Changed my car a couple of weeks back and it has the push button
start/stop rather than ignition key. It also cuts out if stopped at
traffic lights and restarts when accelerator pedal is pressed.
All very well for saving fuel and I am sure the answer will be yes, but
how much does this impact on the battery life with all the `extra`stop
starts, or has the technology improved so that this has no adverse
effect on battery life.
Most of our driving is around town.
There's also a new 'breed' of batteries becoming available
specifically designed to handle this, I think they're actually called
'stop/start' batteries. Yes, a quick search for 'stop start battery'
brings up loads of hits.
Batteries for the automatic stop/start system are designed for that
My car has that system, but also has a button which disables it
temporarily (pressing it again resets it). I find it helpful to disable
it at junctions which are on a slope and you need to keep the brake on
to avoid rolling forwards or back, and/or are very busy and when a gap
appears you need to nip out quickly.
We had a Polo with this many years back when it was a very new thing. I
don't think I ever replaced the battery in a good number of years.
Not a problem with Jazz Hybrid, that starts of the "main" battery and
motor/generator, although there is a small lead acid and conventional
starter for backup.
They use the normal pinion starter when the engine is cold, and use the
alternator to start it via the belt once it's warmed up (oil less viscous)
Mine did have to have a new belt tensioner at under 2 years old.
On Monday, 23 March 2020 19:36:40 UTC, Andy Burns wrote:
What's the point of that?
If it's easier for the alternator, it'll be easier for the starter motor too.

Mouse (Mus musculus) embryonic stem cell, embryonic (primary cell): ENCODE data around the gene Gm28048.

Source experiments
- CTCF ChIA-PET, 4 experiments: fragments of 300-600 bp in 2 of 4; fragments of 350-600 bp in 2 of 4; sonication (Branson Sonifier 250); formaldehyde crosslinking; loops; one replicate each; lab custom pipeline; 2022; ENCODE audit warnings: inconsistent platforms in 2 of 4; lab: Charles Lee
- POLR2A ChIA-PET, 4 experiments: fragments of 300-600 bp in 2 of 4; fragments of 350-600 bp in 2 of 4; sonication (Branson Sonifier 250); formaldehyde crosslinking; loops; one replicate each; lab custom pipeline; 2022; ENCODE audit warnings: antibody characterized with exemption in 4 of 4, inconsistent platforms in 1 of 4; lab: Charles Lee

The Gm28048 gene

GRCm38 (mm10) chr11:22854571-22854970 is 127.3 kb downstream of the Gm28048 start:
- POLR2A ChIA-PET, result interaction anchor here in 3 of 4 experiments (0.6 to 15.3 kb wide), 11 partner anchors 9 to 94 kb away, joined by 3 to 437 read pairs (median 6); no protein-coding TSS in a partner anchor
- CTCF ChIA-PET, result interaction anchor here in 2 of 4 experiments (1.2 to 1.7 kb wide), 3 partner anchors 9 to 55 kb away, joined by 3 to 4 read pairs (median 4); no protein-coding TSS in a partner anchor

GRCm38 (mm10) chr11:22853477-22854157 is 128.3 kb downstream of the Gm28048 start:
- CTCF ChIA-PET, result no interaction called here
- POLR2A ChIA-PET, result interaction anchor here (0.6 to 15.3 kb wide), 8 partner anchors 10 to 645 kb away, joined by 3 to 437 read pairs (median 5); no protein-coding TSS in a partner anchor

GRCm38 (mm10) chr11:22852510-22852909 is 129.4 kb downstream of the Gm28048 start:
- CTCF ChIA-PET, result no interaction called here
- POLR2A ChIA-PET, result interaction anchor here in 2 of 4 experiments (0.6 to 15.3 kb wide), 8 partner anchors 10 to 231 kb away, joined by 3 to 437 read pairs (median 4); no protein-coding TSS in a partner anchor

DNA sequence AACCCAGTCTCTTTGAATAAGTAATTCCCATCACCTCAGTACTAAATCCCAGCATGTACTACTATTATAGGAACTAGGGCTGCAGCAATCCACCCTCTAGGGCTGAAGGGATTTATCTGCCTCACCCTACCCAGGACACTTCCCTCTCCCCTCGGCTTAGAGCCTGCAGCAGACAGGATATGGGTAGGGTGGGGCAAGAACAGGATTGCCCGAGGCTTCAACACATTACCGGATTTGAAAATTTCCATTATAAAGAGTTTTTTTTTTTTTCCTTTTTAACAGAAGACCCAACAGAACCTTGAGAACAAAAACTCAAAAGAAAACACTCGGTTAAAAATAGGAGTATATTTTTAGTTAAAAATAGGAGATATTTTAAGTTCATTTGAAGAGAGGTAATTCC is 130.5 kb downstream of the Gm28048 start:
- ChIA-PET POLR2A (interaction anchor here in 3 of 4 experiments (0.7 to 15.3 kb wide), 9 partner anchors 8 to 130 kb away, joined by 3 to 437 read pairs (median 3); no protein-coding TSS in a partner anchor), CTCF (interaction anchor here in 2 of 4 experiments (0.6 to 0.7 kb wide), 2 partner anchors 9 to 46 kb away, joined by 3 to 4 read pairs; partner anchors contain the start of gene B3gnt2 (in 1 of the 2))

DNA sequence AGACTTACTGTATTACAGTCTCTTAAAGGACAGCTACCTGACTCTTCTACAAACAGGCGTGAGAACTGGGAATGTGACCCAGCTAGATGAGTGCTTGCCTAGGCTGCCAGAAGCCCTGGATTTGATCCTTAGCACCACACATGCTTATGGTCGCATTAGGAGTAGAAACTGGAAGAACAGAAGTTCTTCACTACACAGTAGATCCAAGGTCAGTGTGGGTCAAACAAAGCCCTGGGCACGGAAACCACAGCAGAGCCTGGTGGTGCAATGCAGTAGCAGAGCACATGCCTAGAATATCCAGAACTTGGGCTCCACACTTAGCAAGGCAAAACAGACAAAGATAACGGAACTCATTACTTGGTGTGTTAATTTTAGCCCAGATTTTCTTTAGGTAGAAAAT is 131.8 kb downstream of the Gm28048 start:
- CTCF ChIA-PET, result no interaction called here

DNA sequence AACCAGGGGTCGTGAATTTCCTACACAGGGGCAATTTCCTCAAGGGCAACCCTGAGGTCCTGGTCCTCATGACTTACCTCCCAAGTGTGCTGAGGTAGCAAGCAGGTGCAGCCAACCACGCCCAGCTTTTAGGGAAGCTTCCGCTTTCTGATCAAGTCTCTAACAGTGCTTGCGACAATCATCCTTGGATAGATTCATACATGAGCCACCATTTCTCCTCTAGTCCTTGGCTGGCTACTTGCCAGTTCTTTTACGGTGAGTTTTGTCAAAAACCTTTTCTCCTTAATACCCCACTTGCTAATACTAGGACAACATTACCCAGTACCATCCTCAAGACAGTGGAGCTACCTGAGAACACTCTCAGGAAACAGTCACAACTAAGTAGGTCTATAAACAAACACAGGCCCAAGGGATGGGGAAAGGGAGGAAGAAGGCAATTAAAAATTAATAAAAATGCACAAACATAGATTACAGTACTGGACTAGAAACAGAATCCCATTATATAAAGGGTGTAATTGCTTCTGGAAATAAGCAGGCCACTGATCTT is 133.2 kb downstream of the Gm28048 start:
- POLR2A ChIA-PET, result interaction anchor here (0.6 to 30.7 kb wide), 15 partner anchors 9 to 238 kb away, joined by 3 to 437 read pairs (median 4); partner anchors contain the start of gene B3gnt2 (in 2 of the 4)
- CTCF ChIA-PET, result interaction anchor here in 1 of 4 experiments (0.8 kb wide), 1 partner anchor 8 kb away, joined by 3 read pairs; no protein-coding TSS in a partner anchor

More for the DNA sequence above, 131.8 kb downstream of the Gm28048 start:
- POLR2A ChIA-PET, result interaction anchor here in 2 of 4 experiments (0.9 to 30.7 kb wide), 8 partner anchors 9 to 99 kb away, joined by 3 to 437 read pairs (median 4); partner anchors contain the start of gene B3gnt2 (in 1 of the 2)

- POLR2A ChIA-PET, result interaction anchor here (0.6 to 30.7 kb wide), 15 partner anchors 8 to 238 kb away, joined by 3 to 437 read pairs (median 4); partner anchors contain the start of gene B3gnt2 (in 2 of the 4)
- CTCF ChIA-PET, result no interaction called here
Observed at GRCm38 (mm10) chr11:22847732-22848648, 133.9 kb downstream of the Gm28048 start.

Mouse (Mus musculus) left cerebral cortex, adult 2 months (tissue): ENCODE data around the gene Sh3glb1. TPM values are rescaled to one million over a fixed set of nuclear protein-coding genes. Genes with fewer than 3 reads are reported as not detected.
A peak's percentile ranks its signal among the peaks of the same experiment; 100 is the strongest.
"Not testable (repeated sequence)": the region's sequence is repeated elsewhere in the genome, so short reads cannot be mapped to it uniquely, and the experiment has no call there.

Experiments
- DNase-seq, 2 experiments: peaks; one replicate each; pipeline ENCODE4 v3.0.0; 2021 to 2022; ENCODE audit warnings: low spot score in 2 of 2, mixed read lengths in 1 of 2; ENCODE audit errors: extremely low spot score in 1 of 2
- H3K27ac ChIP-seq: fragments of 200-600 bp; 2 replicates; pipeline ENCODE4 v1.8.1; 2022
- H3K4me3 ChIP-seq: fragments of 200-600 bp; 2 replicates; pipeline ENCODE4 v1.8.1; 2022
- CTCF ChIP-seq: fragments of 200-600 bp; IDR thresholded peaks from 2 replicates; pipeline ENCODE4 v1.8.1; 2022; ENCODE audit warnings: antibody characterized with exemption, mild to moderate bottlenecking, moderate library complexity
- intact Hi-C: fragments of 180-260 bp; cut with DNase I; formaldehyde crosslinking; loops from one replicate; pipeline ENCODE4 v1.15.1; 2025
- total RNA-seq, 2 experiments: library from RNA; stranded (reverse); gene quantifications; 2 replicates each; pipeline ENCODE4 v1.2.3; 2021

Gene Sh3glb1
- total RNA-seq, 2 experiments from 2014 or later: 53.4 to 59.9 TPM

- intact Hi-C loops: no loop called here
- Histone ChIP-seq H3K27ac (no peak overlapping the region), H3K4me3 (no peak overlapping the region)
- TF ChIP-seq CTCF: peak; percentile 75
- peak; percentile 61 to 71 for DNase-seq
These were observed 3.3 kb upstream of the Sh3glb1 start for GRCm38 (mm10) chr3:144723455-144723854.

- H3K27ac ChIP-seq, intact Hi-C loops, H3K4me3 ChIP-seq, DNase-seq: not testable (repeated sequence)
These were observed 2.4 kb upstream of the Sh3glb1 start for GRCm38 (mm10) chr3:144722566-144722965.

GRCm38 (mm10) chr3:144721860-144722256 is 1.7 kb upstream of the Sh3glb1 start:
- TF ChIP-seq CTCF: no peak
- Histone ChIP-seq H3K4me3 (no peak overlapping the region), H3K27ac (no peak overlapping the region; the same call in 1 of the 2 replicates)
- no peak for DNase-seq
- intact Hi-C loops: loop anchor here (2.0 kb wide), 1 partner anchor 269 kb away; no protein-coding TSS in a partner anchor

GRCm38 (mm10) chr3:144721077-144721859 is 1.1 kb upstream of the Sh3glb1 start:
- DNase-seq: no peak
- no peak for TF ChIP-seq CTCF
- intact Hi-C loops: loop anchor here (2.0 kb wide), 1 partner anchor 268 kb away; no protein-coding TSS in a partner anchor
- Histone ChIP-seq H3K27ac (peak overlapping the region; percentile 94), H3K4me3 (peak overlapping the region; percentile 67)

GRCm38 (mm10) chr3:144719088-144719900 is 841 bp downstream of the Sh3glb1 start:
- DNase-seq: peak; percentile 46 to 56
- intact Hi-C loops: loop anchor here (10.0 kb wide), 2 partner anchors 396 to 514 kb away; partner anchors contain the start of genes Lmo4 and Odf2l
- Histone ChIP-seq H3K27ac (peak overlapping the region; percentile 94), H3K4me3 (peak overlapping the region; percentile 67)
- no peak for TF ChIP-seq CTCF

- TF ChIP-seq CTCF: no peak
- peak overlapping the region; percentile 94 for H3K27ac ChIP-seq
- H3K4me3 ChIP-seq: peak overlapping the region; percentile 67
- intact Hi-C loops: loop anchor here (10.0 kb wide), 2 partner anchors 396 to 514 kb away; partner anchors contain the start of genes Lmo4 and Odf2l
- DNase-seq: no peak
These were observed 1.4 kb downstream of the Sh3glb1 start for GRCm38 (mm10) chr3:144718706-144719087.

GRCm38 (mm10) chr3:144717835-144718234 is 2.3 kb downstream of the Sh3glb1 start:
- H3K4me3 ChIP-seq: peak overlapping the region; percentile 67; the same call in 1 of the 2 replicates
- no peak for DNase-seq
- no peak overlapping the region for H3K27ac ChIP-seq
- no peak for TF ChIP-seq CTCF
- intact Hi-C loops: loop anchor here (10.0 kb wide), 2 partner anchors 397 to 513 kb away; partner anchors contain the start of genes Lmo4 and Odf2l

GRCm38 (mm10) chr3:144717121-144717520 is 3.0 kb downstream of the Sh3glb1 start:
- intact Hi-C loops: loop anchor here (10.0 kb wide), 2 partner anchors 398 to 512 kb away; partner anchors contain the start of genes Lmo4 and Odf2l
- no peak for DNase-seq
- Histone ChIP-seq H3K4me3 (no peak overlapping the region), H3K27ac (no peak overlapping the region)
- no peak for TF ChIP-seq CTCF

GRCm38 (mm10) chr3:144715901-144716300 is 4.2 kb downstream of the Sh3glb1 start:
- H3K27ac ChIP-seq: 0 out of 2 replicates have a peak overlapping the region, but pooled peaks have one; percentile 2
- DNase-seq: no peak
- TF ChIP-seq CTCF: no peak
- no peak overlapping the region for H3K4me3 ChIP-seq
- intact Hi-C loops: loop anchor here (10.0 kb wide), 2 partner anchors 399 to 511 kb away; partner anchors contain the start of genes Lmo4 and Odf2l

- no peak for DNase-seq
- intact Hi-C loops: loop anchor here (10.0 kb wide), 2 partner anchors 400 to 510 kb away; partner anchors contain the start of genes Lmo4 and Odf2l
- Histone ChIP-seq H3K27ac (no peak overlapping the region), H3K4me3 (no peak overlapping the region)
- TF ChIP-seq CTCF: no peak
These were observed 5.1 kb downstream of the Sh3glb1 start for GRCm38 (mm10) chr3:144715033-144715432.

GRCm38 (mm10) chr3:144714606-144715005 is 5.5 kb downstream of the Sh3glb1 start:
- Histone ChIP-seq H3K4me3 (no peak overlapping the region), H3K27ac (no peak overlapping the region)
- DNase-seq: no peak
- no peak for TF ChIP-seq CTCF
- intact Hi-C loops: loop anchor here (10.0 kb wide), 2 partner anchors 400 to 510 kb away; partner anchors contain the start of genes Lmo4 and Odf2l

I had a courtesy car with that feature, it made a similar noise on automatic start to initial start. But I suppose there are various ideas about.
Remember the amount of amps required to restart a hot engine (especially
one tuned for stop start) is tiny compared to a cold start on a winter's
day. And the batteries tend to have a larger capacity than a similar car
*Why don't sheep shrink when it rains?
Dave Plowman email@example.com London SW
Plus when the engine is stopped, the ECU ensures it stops in an ideal
position to require minimal rotation to restart.
Unless you do a lot of start/start heavy traffic driving the fuel saving
It was only brought in by car manufacturers to artificially reduce CO2
emiisions to comply with EU regs.
Absolutely no effect at all. The engine leaves itself primed ready to
fire and will restart again before you can even put it into gear. If the
engine isn't warm enough to support fuel saving mode it will display an
icon on the dash instead and keep running. If the engine block cools to
a point where restart might be a problem it spontaneously restarts -
which can be a little disconcerting the first time it happens to you.
Failure to use the car regularly and/or only ever doing very short
journeys can be more of a problem for the battery life.
The main problem with modern electronic ignitions is that if the battery
is borderline the immobiliser can panic when the starter motor current
draw causes the battery voltage to collapse. I had that happen to me
last month and was walking home when a friend stopped picked me up and
we went with jump leads. But my solar panel recharger had actually put
just enough into the battery in the couple of hours I had been walking
to allow it to start so I should have just sat with it and waited.
My four year old Skoda Octavia with stop/start feature recently told me its
battery was getting flat and a test at a specialist revealed it was indeed
nearly dead. A new one was £90 which didn't seem TOO bad to me. They
said batteries have an expected life of about 4 years.
HomeOwnersHub.com is a website for homeowners and building and maintenance pros. It is not affiliated with any of the manufacturers or service providers discussed here.
All logos and trade names are the property of their respective owners.